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Sharing of Data between Income Tax and GST Authorities


The CBDT has the power under section 138 of the Income-tax Act, 1961 to provide information received or obtained by income tax authorities to any officer, authority or body performing any functions under any law relating to the imposition of tax, duty or cess. A memorandum of understanding (MOU) has been signed between the two tax authorities i.e Central Board of Direct Taxes (CBDT) and Central Board of Indirect Taxes and Customs (CBIC) for exchange of following information like:

  • Whether or not ITR has been filed
  • Turnover
  • Total gross income
  • Turnover ratio
  • Gross total income range
  • Turnover range. 

The spontaneous and automatic exchange of information also is permitted, and includes information other than that provided in the ITR. When providing the information, the income tax authority must be satisfied that sharing the information is necessary to enable the GSTN to perform its functions in accordance with the GST legislation.

On similar lines, CBIC will also share information of taxpayers from its database like purchase made, turnover details, HSN code etc. 

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Over the period of time, it has been noticed that payment of taxes has been reduced mainly due to tax evasion and undisclosed sales. So, in order to curb this practice of tax evasion, MOU has been signed between the tax authorities in which information will be shared to avoid tax evasion and increase reporting of turnover. This sharing of information includes tracing non-filers under the Income Tax Act, 1961 and the Goods and Services Act, 2017. This shall help both the authorities to match revenue reported by taxpayers under Income Tax and GST.

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Step by step guide

Any mismatch of data will be auto-populated or reflected in the E-Campaign tab of Compliance Portal on the website of the IT Department. The step by step process for viewing the GST data on IT website is discussed below:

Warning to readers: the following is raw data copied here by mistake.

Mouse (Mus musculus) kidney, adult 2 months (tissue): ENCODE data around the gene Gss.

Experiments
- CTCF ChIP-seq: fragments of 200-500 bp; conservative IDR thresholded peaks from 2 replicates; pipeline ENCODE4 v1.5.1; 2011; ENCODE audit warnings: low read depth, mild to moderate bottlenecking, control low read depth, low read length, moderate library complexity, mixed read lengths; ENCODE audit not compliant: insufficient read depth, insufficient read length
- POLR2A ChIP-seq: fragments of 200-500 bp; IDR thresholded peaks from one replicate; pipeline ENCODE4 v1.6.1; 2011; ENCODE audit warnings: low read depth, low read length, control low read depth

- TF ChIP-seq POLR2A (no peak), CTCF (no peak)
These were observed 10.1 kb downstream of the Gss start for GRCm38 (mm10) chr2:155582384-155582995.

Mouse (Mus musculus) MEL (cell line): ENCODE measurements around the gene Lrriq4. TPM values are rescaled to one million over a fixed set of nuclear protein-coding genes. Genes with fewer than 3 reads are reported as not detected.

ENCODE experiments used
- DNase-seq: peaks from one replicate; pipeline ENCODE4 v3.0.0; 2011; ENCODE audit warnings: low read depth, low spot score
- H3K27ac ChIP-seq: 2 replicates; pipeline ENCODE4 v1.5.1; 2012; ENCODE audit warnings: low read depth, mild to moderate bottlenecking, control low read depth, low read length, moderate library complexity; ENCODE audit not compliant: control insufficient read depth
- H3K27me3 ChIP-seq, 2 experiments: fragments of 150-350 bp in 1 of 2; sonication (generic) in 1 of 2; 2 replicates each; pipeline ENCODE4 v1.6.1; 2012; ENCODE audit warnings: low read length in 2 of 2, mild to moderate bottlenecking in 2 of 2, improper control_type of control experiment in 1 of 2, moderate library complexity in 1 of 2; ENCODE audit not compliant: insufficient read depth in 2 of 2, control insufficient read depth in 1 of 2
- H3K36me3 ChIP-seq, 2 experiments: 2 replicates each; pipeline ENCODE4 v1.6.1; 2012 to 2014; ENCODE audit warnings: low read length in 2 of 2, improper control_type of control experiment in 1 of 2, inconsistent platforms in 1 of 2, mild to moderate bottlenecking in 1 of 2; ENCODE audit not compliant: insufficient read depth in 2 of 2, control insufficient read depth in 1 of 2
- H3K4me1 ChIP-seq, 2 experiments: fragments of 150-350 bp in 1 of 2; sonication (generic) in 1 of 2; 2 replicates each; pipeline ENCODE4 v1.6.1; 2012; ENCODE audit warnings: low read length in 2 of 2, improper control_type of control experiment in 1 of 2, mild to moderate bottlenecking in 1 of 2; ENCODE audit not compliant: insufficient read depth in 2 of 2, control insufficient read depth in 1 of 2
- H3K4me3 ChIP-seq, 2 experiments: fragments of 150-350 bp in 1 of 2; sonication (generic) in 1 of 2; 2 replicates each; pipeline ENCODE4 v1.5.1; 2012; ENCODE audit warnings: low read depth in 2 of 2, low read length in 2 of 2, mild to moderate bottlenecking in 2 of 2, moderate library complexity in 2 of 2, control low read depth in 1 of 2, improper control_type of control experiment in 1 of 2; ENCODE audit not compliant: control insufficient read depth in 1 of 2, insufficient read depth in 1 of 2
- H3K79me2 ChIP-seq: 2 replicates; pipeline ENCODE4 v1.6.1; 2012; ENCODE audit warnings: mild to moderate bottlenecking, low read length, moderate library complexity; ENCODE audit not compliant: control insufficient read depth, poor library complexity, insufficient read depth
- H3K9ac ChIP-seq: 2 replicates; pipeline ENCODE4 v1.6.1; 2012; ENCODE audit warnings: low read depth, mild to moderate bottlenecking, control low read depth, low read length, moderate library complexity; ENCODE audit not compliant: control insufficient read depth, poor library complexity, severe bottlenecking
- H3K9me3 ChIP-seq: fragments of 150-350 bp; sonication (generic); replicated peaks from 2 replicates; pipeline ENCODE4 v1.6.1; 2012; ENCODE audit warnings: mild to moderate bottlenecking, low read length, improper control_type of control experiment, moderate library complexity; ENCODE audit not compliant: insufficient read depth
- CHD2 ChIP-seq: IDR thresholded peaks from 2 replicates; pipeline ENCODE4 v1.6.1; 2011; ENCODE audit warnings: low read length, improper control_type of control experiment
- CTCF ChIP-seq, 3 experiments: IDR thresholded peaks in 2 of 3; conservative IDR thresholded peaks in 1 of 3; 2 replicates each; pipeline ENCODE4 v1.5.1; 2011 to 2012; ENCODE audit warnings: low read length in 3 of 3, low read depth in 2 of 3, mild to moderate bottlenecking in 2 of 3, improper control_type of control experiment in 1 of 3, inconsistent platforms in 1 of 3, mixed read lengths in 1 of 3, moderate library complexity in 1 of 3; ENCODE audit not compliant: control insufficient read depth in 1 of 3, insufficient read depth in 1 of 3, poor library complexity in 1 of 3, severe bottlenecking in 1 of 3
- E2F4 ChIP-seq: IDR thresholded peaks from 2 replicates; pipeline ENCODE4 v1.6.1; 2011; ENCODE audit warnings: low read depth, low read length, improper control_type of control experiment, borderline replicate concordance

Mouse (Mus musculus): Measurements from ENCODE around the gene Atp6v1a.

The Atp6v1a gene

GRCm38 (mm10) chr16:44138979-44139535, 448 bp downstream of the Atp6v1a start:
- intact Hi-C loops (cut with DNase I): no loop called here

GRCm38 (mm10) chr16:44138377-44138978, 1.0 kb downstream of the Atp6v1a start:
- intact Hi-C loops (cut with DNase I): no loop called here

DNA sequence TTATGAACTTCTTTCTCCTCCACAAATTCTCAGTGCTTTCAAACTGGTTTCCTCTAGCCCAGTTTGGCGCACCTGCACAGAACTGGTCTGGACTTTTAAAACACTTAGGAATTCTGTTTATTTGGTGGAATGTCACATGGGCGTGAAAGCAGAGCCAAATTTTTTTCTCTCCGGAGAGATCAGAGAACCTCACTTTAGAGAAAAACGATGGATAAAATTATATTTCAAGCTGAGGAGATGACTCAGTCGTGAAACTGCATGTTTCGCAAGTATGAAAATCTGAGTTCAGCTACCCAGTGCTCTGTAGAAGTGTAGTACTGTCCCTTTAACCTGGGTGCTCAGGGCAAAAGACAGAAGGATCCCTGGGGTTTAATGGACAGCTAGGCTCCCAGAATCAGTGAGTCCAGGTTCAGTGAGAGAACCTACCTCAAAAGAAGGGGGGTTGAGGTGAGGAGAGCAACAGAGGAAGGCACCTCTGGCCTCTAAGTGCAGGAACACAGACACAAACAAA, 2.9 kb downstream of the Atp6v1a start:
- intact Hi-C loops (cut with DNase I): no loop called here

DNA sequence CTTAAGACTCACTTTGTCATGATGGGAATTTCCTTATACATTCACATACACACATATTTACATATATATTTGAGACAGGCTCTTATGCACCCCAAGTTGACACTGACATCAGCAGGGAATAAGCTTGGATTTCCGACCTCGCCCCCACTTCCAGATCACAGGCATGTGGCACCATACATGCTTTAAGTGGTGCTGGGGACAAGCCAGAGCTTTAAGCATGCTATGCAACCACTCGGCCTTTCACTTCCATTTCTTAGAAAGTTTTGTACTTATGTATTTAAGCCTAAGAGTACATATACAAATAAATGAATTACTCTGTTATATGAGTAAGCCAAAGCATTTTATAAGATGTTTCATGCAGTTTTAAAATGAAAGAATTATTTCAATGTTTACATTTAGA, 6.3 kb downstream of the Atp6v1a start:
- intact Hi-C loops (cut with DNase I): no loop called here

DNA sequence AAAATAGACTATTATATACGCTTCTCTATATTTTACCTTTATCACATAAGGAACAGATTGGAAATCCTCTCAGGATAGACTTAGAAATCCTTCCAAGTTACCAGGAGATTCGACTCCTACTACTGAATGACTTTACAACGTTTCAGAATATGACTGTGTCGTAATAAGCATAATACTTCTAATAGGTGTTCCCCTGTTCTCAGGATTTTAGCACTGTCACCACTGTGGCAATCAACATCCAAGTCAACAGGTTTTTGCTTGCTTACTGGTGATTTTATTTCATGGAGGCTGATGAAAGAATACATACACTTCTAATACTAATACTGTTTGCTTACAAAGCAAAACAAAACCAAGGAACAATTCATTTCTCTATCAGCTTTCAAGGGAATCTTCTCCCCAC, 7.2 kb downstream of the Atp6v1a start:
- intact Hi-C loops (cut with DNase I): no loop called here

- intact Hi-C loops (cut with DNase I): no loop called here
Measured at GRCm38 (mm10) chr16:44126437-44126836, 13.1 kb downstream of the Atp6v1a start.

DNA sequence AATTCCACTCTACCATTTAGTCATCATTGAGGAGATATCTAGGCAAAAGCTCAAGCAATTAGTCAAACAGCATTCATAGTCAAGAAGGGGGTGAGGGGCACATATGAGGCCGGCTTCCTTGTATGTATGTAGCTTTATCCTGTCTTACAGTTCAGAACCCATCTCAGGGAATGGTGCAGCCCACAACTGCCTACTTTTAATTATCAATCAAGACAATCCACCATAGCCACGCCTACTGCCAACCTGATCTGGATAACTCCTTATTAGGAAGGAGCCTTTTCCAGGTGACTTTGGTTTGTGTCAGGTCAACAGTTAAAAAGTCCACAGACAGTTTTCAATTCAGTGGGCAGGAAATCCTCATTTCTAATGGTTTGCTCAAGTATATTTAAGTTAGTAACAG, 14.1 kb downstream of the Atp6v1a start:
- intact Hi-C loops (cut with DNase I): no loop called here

Step 1: Go to and login to the portal using e-filing User ID and password

Step 2 – Now under Compliance tab, Select “Compliance portal” option and click on Confirm button

Step 3 – Now Go to E- Campaign tab a notification will come under Non- filing of return

Step 4 – Now, click on the Notification, you will see the details for which non filing notice has been received. If you further click on the Business transaction details it will show the list of purchases made during the year as below. This data is from the GSTR 2A of a taxpayer. 

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Important takeaways

  • Taxpayers should take the necessary steps to ensure that the information they provide to the tax authorities in complying with their tax reporting obligations is consistent (e.g. on GST returns, ITR forms, etc.). Where the information does not reconcile, the reasons for any variations should be identified and appropriately documented;
  • The Chartered Accountant has to be very careful while conducting GST audits along with IT audits and verify compliances and data under both the laws.
  • Information in relation to GST required to be compiled  under Clause 44 of Form 3CD (the tax audit report) should correspond with the GST returns. Reasons for any variations should be identified and appropriately documented.

Other relevant points

As of now only details of expenses and purchases are being shared by the GST department but this will not be limited to such purchases only in future. It is very much possible that details of turnover HSN wise, place of business as reported in GST, E way bill details will also be shared. 

It may be noted that the decision regarding the type of information to be shared to the taxpayer under his income tax account over the IT website shall be discretionary. Many details and information shared by GST to IT may not be reflected in a taxpayer’s IT account. Instead that information shall be used by the investigation wing of the IT department as reasons to believe for initiating any assessment proceedings including raids against the taxpayer. This sharing of information will be a tool for taxing authorities to keep an eye over the business of a taxpayer.

GST being a mechanism running on a complete automatic IT based platform, it becomes very difficult for a taxpayer to under report income. Business income can be under reported by either showing bogus purchases or showing reduced sales. 

Since a taxpayer is required to report purchase details and expenses on the GST portal, this cannot be manipulated since it is directly uploaded by the supplier itself and the taxpayer has no control over the same. 

From a turnover point of view also it is not possible to under report since in case of B2B transactions a person to whom sales is made i.e the recipient would want to claim the input tax credit of taxes paid on purchases made by him in order to reduce his future tax liabilities under GST return. So, this will again make it difficult for the taxpayer to under report his income. 


Undoubtedly, it is a welcome step as this will help not only taxpayers but also to their tax advisors in reconciling turnover reported under two different platforms and also ensure timely compliance of reporting of the same. But it is high time for taxpayers to compare and then report the turnover especially in case of business organizations as taxing authorities have become robust along with advancements as never before. Any mismatch or planning done outside the four corners of law may lead to drastic impact and loss to taxpayers. 

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